The bins of peanuts outside were uncovered, food safety inspectors reported, allowing birds to do on them what birds do. Employees failed to wash their hands regularly or to practice other basic hygiene. Salmonella was found in dozens of locations throughout the plant, which had shipped jars of peanut butter even though its own tests showed they were tainted with the potentially deadly bacteria. After more than 40 people were sickened, the plant closed voluntarily in September and the company's products were recalled. And yet Sunland Inc. announced plans to reopen the New Mexico facility, which sold organic peanut butter to Trader Joe's and other markets.
Citing the conditions at Sunland as well as its history of health violations, the U.S. Food and Drug Administration put at least a temporary hold on those plans last week, suspending operations at the plant and exercising for the first time its new authority to shut down potentially dangerous food facilities. Luckily for consumers, this was made possible by the Food Safety Modernization Act, signed into law nearly two years ago and long overdue even then. But other, much more sweeping changes required by the law haven't yet been implemented.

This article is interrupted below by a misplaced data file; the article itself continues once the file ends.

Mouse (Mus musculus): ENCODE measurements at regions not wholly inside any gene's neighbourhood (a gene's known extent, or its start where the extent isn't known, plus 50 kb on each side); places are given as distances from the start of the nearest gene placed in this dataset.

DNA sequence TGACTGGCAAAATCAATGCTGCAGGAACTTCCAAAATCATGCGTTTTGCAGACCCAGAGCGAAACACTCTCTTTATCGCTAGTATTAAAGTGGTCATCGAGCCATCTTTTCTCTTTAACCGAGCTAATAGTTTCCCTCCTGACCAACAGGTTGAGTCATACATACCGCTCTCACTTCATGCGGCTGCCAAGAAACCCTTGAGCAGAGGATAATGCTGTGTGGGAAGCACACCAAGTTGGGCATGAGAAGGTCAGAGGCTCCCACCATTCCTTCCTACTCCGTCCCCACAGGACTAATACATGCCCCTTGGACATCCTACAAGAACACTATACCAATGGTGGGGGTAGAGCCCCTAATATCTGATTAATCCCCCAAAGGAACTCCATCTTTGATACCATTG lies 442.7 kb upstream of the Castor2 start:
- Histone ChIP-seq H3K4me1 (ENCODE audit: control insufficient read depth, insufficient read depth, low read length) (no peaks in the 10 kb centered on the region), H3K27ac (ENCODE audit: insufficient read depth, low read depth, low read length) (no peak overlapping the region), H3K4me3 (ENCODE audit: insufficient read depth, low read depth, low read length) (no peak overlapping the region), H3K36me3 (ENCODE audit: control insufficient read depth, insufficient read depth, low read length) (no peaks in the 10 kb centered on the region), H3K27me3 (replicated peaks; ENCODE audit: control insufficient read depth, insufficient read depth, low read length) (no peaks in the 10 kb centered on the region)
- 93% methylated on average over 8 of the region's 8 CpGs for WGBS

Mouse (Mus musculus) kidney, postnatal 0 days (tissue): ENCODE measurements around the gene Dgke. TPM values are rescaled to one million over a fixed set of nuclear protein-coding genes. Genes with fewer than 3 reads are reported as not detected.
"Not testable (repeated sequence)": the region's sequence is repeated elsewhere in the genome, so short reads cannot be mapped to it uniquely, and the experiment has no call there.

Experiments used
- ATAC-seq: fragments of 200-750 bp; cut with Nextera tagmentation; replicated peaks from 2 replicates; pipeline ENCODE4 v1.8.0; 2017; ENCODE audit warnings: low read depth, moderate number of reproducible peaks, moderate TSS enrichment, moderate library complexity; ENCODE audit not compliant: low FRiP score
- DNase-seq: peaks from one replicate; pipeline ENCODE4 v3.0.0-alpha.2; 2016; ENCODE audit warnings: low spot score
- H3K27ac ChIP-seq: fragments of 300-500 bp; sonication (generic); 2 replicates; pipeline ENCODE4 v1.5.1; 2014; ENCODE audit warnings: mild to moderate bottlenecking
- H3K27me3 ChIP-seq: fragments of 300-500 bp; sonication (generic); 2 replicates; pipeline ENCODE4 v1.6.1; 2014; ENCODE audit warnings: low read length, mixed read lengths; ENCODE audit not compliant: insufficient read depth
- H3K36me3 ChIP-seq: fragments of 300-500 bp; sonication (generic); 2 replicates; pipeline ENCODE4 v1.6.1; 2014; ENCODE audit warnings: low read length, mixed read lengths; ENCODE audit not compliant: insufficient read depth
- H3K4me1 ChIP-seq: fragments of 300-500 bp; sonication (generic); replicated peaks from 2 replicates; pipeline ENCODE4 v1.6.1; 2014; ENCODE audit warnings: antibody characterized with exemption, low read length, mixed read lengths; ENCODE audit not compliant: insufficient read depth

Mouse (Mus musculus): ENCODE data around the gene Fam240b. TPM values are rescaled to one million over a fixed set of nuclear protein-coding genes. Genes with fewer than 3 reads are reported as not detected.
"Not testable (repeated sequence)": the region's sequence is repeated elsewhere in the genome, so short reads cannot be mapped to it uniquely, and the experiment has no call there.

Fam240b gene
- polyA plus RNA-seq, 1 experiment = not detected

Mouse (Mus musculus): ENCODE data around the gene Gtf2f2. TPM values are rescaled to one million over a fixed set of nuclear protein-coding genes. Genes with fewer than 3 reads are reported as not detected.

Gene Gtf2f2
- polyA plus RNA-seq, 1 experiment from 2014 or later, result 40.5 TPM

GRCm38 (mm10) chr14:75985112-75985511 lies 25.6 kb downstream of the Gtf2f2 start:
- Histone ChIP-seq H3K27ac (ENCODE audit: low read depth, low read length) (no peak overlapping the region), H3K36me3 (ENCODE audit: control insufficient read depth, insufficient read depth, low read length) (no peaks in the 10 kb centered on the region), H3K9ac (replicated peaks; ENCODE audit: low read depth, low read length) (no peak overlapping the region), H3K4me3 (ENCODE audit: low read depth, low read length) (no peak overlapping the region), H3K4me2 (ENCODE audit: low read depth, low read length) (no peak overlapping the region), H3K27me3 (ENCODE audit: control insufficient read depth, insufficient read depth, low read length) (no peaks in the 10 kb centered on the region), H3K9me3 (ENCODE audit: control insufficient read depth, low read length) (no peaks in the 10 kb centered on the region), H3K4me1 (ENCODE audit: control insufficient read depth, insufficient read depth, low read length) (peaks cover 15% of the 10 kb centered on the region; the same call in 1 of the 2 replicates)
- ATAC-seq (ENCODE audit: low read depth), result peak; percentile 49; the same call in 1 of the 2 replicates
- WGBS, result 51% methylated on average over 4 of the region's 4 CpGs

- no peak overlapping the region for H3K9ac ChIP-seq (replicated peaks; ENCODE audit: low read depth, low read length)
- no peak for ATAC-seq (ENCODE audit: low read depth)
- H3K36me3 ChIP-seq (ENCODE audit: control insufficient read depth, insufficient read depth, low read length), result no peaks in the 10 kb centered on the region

The law doesn't simply expand the FDA's authority; it calls for an overhaul of food safety enforcement that relies more on prevention than on punishment of errant food producers. Foreign companies, whose products make up an ever-larger share of domestic food consumption, will be required to show that their plants meet U.S. standards, and the FDA will form partnerships with food safety agencies in those countries to bolster its global inspection reach. Domestic food businesses will be required to develop their own science-based safety programs, subject to FDA approval, and inspections will be stepped up at plants that handle foods deemed to be at higher risk for food poisoning, such as leafy greens or salads containing mayonnaise.